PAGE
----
Kaminer is not the only critic of these well-meaning deans. The American Association of University Professors rejects the “presumption that students need to be protected rather than challenged” is both “infantilizing and anti-intellectual.” The American Library Association, the Foundation for Individual Rights in Education and the American Civil Liberties Union oppose content warnings for much the same reason that Smith professors once opposed Joe McCarthy’s censors who, when they weren’t removing books from libraries, stamped them with warning labels.

“When labeling is an attempt to prejudice attitudes,” the AAUP warns, it is a censor’s tool…If ‘The House of Mirth’ or ‘Anna Karenina’ carried a warning about suicide, students might overlook the other questions about wealth, love, deception and existential anxiety that are what those books are actually about.” The AAUP additionally says, “Trigger warnings also signal an expected response to the content (e.g. dismay, distress, disapproval) and eliminate the element of surprise and spontaneity that can enrich the reading experience and provide critical insight.”

When President McCartney’s committee meets, it will struggle over nothing less than the soul of the college. Will Smith continue to be a liberal arts college for strong women, or will it become a therapeutic shelter for the easily offended?

Professor Chris Pyle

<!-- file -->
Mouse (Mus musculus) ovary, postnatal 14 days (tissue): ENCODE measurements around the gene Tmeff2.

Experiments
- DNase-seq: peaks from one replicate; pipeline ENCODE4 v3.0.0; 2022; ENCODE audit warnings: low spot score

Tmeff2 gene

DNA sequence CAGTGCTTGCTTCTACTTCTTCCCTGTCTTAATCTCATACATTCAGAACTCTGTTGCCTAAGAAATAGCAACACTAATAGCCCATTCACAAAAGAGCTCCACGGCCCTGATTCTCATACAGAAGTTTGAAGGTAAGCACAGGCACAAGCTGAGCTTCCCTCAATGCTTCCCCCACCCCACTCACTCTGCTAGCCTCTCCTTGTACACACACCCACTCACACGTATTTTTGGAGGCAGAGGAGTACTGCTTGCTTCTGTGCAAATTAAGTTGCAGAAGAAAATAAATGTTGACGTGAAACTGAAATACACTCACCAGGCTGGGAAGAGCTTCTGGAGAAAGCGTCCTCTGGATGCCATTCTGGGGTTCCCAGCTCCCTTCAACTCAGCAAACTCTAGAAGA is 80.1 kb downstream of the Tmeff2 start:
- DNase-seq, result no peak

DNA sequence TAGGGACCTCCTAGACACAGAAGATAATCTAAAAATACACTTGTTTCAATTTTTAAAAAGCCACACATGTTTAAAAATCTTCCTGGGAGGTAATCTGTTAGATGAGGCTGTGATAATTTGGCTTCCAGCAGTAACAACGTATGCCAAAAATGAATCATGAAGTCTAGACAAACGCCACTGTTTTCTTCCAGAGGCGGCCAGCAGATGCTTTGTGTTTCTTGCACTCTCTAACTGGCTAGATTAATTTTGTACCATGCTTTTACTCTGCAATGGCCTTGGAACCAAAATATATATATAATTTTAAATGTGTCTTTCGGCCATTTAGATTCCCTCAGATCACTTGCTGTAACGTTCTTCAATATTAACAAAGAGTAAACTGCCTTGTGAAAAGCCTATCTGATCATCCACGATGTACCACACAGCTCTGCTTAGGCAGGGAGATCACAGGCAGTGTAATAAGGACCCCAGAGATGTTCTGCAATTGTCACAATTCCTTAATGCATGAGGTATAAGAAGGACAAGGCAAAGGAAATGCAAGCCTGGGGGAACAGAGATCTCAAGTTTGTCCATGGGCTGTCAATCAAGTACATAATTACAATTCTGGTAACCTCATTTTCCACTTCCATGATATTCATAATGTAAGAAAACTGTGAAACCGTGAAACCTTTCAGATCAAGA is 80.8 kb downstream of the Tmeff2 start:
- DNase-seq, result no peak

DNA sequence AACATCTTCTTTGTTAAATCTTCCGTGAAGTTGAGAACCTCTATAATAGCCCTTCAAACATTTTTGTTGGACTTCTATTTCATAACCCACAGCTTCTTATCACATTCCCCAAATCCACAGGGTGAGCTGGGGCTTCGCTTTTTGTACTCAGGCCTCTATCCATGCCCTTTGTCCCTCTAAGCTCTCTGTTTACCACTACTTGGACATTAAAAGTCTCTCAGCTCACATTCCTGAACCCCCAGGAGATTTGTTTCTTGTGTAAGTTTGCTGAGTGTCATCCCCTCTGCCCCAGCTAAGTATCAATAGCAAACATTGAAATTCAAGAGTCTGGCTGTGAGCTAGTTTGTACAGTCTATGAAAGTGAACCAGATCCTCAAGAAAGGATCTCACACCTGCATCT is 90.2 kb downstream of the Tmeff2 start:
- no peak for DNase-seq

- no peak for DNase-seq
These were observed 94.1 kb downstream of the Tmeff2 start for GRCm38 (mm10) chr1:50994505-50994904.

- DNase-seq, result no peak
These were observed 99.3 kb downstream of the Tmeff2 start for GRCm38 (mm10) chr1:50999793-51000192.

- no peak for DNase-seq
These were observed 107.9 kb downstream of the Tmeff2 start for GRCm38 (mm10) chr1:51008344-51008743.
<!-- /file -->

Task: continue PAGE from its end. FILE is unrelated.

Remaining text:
Newer isn’t better in web page display

Something bad has happened to the displays of the journals I read online (Nature, Science, Cell, Nature and PNAS). It’s also happened to this WordPress as it displays the blog. Suddenly it is no longer possible to expand what is shown horizontally. This is important (to me) as I’m slightly visually impaired, which requires enlarging text size for readability. Limiting horizontal expansion, while increasing text size means that there is less on each line. This makes reading more irritating than it needs to be.

For an example of where this still is not happening, see In the Pipeline by Derek Lowe.

Does anyone out there know of a workaround? I see the same problem in FireFox and Safari.

I’m going to write WordPress to see if they have any suggestions. Their help service is remarkable, friendly, fast and even more amazing — free

The peculiar blindness of the highly intelligent

This is not a scientific post. While at Graduate Alumni day last April at Harvard, I listened to the main speaker go on and on about how irrational (translation: stupid) people were when it came to risk, particularly that of flying after 9/11. In terms of miles traversed, flying is far safer than driving. The speaker was Louise Richardson
PhD ’89, government, presently Principal and Vice-Chancellor of the University of St Andrews. Her topic was “Terrorism: what have we learned?”

Here’s who she is and what she’s done. In the years after 9/11, in addition to her teaching and management roles, Professor Richardson gave over 300 talks and lectures on terrorism and counter-terrorism to educational and private groups as well as policy makers, the military, intelligence, and business communities. She has testified before the United States Senate and has appeared on CNN, NBC, the BBC, PBS, NPR, Fox and a host of other broadcast outlets. Her work has been featured in numerous international periodicals.